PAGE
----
In addition to this July 24, 2020, EUA reissuance, emerging clinical data indicates that molecular testing using saliva sampling may be more sensitive for detecting the presence of the SARS‑CoV‑2 virus than widely used nasopharyngeal sampling. Some of this data suggests that saliva testing may detect the presence of SARS‑CoV‑2 several days before nasopharyngeal swabs turn positive. In addition to potentially greater sensitivity and reliability, saliva testing is associated with fewer complications and greater testing compliance than nasopharyngeal testing due to its less-invasive sample collection process. 

While testing resources remain an issue, these are critical developments for all entities that are conducting or planning to conduct COVID‑19 screening programs.  


As new technologies are reviewed by FDA and test manufacturers accumulate data to demonstrate utility in asymptomatic populations, employers and others with testing regimens are encouraged to revisit existing protocols, both to confirm the program is meeting its intended goals and to mitigate liability risks (e.g., potential claims stemming from reliance on false-negative test results or complications with test administration). As the developments described in this Commentary highlight, employer testing must be treated as dynamic and evolving, rather than stagnant and final. There may be a point when FDA's emergency authorization of tests specifically for use in asymptomatic persons or the strength of the data supporting the effectiveness of saliva-based testing becomes compelling enough that a company could face increased liability for continuing to use tests without such authorization or tests with nasopharyngeal specimen collection. Thus, consistent with EEOC guidance, employers (and others) that have implemented COVID‑19 screening programs should continue to review the latest updates from FDA, the CDC, and other public health authorities in this area.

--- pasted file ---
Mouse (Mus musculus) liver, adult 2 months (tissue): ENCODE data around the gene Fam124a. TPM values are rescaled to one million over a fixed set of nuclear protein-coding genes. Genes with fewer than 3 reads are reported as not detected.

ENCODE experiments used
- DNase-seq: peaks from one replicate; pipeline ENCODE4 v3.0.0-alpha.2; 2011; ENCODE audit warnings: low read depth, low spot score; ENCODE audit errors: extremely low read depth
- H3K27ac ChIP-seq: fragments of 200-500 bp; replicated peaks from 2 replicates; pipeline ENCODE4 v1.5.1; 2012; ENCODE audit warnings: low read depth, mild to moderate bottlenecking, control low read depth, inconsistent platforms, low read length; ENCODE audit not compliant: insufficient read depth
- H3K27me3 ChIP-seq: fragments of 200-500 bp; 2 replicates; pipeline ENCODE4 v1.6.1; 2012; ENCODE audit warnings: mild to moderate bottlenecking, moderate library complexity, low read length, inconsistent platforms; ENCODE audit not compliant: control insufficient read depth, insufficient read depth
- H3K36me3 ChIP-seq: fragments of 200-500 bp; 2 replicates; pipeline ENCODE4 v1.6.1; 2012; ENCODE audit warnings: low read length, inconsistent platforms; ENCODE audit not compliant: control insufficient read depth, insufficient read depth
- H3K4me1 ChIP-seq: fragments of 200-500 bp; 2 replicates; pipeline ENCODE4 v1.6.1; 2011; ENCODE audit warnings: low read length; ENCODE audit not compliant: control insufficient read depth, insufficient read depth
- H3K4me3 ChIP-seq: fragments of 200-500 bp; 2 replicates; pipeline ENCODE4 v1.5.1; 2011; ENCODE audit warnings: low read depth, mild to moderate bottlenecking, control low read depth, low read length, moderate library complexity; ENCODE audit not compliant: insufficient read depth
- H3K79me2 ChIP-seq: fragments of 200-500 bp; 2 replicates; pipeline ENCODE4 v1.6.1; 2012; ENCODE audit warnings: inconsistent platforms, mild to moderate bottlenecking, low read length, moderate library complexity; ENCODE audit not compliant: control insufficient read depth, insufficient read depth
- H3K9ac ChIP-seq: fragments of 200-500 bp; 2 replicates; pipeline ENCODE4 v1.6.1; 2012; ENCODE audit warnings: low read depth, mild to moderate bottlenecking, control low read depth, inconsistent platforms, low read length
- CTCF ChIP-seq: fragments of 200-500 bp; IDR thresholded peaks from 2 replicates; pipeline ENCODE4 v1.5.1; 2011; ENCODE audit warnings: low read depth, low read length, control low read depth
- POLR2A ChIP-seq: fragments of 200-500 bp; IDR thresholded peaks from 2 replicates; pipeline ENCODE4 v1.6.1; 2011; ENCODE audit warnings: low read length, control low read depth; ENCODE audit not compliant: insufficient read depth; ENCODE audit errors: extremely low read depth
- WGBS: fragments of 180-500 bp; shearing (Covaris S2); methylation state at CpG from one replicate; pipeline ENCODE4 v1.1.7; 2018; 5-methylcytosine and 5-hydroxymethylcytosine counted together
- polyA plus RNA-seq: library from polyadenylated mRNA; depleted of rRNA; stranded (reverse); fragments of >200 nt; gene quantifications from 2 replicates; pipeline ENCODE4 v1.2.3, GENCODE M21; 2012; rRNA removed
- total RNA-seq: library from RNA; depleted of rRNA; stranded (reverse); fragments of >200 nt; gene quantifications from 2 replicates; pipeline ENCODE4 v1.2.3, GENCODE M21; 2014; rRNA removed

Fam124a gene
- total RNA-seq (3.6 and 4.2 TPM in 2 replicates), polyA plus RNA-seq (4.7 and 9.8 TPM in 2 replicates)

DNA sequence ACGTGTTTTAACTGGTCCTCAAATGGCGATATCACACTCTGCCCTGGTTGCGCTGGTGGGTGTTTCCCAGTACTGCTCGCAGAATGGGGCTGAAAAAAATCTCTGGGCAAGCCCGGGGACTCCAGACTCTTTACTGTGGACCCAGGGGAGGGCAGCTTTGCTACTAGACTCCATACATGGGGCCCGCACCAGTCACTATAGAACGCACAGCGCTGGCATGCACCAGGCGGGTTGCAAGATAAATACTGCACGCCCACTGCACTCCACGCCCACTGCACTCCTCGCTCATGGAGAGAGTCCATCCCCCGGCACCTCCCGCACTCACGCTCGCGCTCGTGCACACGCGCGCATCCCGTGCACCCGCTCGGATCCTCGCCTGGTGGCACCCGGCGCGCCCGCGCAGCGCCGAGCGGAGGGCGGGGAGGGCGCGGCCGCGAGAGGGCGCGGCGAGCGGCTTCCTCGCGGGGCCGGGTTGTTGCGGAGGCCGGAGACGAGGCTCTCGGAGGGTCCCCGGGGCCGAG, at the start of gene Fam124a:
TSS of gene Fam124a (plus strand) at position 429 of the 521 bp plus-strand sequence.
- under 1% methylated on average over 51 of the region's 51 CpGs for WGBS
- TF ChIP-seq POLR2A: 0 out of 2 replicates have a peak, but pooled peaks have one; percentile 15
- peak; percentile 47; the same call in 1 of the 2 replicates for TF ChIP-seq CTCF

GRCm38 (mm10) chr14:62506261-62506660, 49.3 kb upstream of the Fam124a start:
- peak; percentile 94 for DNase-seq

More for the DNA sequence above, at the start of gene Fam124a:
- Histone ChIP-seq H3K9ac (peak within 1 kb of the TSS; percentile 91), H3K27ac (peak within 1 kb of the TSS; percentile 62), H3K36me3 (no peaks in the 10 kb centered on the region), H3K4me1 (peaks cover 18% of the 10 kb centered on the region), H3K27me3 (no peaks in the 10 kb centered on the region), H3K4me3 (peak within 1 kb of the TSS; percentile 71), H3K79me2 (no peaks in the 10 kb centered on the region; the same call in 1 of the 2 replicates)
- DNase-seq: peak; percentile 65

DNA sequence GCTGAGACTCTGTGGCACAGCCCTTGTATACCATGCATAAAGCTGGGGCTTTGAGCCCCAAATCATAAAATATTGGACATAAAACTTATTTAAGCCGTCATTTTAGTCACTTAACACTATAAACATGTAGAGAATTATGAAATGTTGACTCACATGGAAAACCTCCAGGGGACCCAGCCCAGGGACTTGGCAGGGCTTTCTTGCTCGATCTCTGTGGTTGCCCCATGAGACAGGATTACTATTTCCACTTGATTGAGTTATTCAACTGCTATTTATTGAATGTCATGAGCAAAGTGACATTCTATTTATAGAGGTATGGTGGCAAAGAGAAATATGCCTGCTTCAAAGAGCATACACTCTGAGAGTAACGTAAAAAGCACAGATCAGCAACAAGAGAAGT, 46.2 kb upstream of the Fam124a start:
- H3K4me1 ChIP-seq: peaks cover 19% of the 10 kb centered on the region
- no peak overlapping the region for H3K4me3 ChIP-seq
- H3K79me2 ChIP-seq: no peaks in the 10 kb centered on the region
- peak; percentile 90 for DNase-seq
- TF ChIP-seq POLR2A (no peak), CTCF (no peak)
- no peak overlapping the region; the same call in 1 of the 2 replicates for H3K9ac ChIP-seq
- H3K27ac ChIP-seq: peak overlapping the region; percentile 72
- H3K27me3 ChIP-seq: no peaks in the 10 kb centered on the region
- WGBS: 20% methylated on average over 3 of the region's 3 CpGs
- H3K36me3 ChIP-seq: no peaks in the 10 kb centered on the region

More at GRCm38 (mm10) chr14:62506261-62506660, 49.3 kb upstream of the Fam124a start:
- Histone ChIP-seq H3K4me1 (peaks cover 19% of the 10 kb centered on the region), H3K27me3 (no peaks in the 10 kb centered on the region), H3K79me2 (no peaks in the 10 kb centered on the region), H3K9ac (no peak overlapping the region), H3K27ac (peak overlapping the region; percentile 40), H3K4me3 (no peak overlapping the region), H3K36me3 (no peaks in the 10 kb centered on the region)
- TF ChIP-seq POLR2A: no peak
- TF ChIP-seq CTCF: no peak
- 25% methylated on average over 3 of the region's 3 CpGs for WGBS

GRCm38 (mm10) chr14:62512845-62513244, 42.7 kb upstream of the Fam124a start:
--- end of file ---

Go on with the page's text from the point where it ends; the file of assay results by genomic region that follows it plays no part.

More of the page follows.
For those entities that are thinking about adopting testing protocols, these new developments offer a promising path forward for testing modalities that could be more reliable and more tolerable. Caution is warranted, however. Early in the COVID‑19 outbreak in the United States, the market was flooded with antibody tests, including test kits with dubious reliability, and fraudulent molecular tests. This possibility remains. In addition to appropriately vetting vendors and their offerings, the rapidly changing scientific and legal landscape also cautions against contracting with vendors under terms that lock employers into certain tests and testing protocols that may become outdated as new and better tests and testing strategies become available.

Three Key Takeaways  

  1. On July 24, 2020, FDA authorized the first emergency use of a COVID‑19 molecular test for screening asymptomatic people without any reason to suspect infection. 
  2. Although not yet conclusive, clinical data is emerging that indicates that testing saliva specimens for the presence of SARS‑CoV‑2 virus is more sensitive and reliable than testing with widely used nasopharyngeal specimens.
  3. Employers and others who have implemented (or intend to implement) COVID‑19 screening protocols should stay abreast of developing technologies for use in screening asymptomatic people. As the science changes, so too will the legal risks associated with a testing program. Those responsible for COVID‑19 screening programs should routinely review and update their programs to help make them most effective without carrying undue or unwanted risk.